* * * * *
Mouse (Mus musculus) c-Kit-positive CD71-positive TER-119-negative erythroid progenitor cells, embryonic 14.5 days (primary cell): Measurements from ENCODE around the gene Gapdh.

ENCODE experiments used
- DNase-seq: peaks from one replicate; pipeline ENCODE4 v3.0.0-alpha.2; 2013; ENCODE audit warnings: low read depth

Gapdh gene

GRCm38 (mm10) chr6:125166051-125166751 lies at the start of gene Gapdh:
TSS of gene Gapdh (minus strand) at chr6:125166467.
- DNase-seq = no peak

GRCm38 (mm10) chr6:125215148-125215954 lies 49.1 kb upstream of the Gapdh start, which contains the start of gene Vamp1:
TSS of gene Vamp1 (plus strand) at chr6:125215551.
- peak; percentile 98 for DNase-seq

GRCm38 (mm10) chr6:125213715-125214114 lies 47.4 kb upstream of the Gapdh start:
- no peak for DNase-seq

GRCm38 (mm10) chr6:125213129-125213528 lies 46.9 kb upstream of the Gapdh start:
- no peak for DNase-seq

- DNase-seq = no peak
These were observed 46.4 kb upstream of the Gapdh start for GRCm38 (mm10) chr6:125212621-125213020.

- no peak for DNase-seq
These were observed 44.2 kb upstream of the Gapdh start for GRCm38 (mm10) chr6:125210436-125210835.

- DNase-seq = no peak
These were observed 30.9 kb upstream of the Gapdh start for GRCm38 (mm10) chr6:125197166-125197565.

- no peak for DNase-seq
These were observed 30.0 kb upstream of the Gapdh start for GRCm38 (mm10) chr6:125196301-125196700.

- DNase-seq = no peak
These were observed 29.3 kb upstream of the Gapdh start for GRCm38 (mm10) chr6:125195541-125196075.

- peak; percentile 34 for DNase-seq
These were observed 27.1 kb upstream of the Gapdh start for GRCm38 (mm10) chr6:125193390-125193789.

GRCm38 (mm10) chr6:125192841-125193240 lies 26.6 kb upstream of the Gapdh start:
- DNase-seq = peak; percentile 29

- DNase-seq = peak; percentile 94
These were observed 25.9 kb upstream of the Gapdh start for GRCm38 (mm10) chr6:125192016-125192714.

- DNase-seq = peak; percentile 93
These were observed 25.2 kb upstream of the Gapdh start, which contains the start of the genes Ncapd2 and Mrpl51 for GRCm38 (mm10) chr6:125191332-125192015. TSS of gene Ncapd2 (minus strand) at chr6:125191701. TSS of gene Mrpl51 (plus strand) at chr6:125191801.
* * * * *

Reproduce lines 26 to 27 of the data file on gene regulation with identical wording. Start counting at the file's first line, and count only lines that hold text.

These were observed 27.1 kb upstream of the Gapdh start for GRCm38 (mm10) chr6:125193390-125193789.

GRCm38 (mm10) chr6:125192841-125193240 lies 26.6 kb upstream of the Gapdh start: